12. The Mystical Eye • Ocellus simplest eye; detects lights but depolarizing when photopigments (retinal, made from vitamin A) absorb light • Compound eye thousands of units (ommatidia) focus light through transparent cells (cornea); great at detecting movement • Single-lens eye lens (cornea) focuses lights while muscles in pupil change its size (small in bright; large in dim); iris blocks light not hitting lens; retina react to light at the back of the eye • Accommodation changing lens to focus on objects

  13. Photoreception: Sight • Human eye similar to single-lens eye; clear fluids (aqueous and vitreous humor) fill spaces in eyes and carry nutrients to cells • Why not blood vessels? • Limit our vision • Photoreceptors: • Rods rod shaped; specialized for low light; black and white; respond to a single photon of light • Cones cone shaped; specialized for wavelengths (color); less sensitive than rods • Ciliary body muscle tissue changes shape of lens (not pupil) to focus on objects

  14. Rods and Cones • 120 million rods and 6 million cones • Fovea area at back of the eye where the lens focuses light; high conc. Of cones • Peripheral visioninput from area outside fovea; high conc. rods • Photoreception: • Outer membrane discs react to light • Internal segment processes cells activity • Axon of cell absorbs/releases glutamate to start impulse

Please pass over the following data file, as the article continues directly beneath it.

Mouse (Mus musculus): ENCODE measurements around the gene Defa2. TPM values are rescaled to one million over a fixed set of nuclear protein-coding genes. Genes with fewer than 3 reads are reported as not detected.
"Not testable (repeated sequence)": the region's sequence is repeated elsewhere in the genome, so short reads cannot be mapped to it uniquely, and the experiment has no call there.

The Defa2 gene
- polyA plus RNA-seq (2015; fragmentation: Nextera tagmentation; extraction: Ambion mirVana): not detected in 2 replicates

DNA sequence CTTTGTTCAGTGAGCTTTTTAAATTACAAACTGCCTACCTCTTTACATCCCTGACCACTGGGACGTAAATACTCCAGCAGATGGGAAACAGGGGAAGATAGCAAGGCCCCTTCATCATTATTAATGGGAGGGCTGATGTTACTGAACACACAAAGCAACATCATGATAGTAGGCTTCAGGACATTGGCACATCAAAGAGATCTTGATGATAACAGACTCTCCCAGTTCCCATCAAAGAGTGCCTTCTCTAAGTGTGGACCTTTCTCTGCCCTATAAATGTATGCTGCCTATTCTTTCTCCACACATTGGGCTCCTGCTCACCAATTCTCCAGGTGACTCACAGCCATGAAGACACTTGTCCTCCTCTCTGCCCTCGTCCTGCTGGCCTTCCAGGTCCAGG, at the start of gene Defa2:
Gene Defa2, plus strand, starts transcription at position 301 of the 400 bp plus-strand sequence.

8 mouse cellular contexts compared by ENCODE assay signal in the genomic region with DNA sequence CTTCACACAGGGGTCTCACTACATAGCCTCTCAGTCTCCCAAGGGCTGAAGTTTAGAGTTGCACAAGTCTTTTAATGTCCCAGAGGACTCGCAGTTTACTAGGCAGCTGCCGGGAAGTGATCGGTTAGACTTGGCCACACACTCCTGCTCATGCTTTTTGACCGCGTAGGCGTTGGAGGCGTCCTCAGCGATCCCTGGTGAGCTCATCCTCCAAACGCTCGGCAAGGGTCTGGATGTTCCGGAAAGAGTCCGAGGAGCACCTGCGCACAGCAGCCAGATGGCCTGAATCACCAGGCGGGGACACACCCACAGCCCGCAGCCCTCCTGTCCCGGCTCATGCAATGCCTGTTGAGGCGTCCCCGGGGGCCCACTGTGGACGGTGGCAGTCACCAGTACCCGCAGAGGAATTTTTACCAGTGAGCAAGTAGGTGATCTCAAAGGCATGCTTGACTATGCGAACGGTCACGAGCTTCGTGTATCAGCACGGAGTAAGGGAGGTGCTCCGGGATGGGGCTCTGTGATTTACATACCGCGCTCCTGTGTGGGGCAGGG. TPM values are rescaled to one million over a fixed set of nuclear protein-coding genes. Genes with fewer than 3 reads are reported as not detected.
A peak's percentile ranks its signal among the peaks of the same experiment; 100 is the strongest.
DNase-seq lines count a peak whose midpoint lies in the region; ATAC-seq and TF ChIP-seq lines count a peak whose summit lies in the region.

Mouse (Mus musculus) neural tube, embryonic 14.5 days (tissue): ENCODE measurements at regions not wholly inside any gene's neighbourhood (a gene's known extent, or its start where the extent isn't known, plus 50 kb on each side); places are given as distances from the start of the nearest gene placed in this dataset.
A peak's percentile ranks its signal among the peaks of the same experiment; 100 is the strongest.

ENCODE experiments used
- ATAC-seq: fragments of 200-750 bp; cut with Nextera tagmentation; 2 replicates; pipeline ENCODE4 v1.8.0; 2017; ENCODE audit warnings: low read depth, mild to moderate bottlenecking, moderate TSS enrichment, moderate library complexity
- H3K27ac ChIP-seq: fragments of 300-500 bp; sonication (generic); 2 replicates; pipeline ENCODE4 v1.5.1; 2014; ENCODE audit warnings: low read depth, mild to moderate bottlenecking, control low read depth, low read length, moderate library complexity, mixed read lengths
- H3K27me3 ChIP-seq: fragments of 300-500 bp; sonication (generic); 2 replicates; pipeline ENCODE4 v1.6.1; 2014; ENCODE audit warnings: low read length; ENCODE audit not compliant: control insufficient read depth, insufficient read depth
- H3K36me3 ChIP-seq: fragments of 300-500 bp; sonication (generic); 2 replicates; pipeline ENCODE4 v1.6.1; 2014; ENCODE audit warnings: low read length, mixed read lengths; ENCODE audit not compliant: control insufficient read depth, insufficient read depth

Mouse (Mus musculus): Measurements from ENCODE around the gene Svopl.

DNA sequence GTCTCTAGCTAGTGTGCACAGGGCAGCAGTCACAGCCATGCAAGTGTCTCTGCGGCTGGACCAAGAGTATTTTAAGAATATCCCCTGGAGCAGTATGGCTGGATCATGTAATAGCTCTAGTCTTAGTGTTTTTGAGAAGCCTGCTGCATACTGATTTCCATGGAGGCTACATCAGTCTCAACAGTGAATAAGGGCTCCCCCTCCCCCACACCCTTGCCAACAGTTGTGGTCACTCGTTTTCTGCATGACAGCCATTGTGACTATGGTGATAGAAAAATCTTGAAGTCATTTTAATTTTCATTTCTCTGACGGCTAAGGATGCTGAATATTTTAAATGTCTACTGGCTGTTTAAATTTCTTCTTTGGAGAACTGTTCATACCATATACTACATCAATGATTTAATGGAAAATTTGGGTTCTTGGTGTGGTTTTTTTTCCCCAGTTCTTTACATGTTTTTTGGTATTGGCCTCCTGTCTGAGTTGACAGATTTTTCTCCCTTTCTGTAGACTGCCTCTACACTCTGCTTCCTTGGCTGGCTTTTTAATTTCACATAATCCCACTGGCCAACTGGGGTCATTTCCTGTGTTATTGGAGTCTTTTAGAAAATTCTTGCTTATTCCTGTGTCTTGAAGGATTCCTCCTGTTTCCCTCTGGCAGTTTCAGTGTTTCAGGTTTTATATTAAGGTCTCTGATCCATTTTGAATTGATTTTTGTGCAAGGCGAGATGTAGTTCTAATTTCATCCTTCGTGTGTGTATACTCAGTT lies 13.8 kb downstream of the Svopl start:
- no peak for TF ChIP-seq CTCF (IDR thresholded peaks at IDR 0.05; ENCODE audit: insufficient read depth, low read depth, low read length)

15. Rods and Rhodopsin • Rhodopsin retinal protein in rods; part of G-protein pathway • Inactive (cis-form) releases glutamate into synapse • Active (trans-form) deceases glutamate release by closing Na+ channels and hyperpolarizing the cell • Rods work opposite of regular neurons; stimulation decreases neurotransmitter release

  16. Vision and The Retina • 6 types of neurons make of the retina: 1 and 2) Rods and Cones 3) Bipolar cells send impulse from rods/cones to ganglion cells 4) Ganglion cells receive info from all over the retina and form optic nerve (blind spot) 5) Horizontal cells receive input laterally along excitation point 6) Amacrine cells send lateral information on to ganglions from bipolar cells • Lateral inhibition horizontal/amacinecells inhibit impulses outside area of light on retina; allow better detph